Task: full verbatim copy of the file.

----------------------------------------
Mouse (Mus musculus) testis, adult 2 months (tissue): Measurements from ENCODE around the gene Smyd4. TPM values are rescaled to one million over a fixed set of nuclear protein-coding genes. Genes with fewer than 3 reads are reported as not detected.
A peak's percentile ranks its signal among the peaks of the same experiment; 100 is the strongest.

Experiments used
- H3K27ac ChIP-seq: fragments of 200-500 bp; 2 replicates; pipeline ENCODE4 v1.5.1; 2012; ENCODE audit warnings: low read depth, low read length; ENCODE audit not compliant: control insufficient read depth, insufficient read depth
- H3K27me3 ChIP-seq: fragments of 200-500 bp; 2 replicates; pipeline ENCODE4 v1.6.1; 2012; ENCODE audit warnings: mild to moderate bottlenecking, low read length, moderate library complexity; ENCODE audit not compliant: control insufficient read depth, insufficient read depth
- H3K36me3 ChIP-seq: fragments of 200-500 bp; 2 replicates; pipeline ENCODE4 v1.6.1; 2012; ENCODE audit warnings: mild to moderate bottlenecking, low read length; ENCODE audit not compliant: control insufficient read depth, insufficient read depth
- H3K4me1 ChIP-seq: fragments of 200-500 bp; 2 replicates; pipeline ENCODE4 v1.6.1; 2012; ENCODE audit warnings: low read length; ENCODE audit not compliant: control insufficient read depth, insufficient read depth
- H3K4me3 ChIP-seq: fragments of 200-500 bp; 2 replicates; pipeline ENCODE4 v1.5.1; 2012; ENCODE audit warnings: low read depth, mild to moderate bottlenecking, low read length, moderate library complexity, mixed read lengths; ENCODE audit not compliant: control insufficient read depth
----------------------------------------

Mouse (Mus musculus) testis, adult 2 months (tissue): Measurements from ENCODE around the gene Smyd4. TPM values are rescaled to one million over a fixed set of nuclear protein-coding genes. Genes with fewer than 3 reads are reported as not detected.
A peak's percentile ranks its signal among the peaks of the same experiment; 100 is the strongest.

Experiments used
- H3K27ac ChIP-seq: fragments of 200-500 bp; 2 replicates; pipeline ENCODE4 v1.5.1; 2012; ENCODE audit warnings: low read depth, low read length; ENCODE audit not compliant: control insufficient read depth, insufficient read depth
- H3K27me3 ChIP-seq: fragments of 200-500 bp; 2 replicates; pipeline ENCODE4 v1.6.1; 2012; ENCODE audit warnings: mild to moderate bottlenecking, low read length, moderate library complexity; ENCODE audit not compliant: control insufficient read depth, insufficient read depth
- H3K36me3 ChIP-seq: fragments of 200-500 bp; 2 replicates; pipeline ENCODE4 v1.6.1; 2012; ENCODE audit warnings: mild to moderate bottlenecking, low read length; ENCODE audit not compliant: control insufficient read depth, insufficient read depth
- H3K4me1 ChIP-seq: fragments of 200-500 bp; 2 replicates; pipeline ENCODE4 v1.6.1; 2012; ENCODE audit warnings: low read length; ENCODE audit not compliant: control insufficient read depth, insufficient read depth
- H3K4me3 ChIP-seq: fragments of 200-500 bp; 2 replicates; pipeline ENCODE4 v1.5.1; 2012; ENCODE audit warnings: low read depth, mild to moderate bottlenecking, low read length, moderate library complexity, mixed read lengths; ENCODE audit not compliant: control insufficient read depth